In a final effort to survive, she made a pact with herself to give it 1 year to figure things out and learn to live successfully like she saw others doing. This was the opportunity she needed, and during that time she learned and practiced mindfulness, living authentically, taking care of herself, and realizing her own potential to not only survive, but thrive.

As she shares, you’ll learn more about her struggles with being sexually assaulted, living as a young mother of two, struggles with relationships and boundaries, eventually through all her trials; realize her calling as a therapist and coach. Even in the midst of extreme trials and circumstances, she was being transformed into someone who now inspires and encourages others not only in the work place, but in their personal lives as well.

Petra talks about the important lesson she learned in the darkest parts of her life and throughout her ongoing healing; to show continue showing up in life. Be authentic, and keep tearing down the walls that only keep others out, but keep you from receiving the help you need as well.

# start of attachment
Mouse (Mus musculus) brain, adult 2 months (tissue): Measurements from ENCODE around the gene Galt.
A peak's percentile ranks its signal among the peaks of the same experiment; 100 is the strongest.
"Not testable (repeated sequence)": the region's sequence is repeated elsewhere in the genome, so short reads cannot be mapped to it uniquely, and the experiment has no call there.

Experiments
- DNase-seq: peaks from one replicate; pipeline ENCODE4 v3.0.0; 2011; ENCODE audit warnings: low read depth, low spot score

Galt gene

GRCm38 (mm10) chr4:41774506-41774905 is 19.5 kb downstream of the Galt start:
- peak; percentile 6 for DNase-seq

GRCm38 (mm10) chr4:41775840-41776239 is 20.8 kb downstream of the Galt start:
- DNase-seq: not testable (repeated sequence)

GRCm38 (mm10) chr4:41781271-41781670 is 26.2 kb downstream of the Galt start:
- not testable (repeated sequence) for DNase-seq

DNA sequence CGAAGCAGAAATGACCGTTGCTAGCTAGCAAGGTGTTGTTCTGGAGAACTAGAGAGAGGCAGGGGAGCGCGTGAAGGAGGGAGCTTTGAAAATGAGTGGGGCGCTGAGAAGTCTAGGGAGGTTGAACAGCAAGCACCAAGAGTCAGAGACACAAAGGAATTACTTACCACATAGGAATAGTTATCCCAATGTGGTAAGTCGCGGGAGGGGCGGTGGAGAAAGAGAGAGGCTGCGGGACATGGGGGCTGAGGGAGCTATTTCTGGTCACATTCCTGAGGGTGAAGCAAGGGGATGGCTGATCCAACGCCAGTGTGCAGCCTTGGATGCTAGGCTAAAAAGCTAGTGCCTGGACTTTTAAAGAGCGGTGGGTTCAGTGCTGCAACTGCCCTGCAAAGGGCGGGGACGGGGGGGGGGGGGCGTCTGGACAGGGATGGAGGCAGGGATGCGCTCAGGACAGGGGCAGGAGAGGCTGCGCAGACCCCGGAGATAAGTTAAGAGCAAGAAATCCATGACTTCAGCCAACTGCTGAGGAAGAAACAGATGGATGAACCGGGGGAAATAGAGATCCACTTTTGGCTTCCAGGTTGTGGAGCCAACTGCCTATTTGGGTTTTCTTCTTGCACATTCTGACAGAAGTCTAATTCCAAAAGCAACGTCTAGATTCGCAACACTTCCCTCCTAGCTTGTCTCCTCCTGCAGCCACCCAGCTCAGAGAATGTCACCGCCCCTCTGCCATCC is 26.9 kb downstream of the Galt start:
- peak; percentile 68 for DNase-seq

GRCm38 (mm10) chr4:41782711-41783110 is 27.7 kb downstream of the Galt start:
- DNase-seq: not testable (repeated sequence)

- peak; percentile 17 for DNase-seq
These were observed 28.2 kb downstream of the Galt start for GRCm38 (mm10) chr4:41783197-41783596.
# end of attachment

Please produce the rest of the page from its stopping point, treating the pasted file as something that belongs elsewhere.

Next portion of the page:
We discuss the importance of allowing yourself a designated time to “fall apart”, and feel the emotions and struggles without pushing them aside and burying them in favor of simply pressing on. Learning to take care

Diana Cusumano is a LMHC, NCC, RYT Yogi, and Mindfulness Coach. I met Diana when she was a board member for NAMI Westchester. She currently works with the JED Foundation setting up mental health programs at colleges nationwide. She prefers to take on mental health and wellness from every angle in order to minimize it’s ability to take up too much space in our lives. Today we discuss how her own struggles with anxiety lead her to combine therapy and yoga to take a new approach towards mental health conditions. Diana is a warrior that strives to help others find their warrior within. Listen more. Listen in…Literally. Namaste’.

Contribute to Society: Discovery Across the Autism Spectrum is the keynote speech to be delivered by Dr. Temple Grandin for Springbrook Behavioral’s Converge Autism Summit held March 8-9th, 2019 in Greenville, South Carolina.

Tickets are still available at or by going to

This interview is a short discussion with Dr. Grandin about animal behavior (one of her favorite topics) and basic skills for working in the regular economy when you have Autism.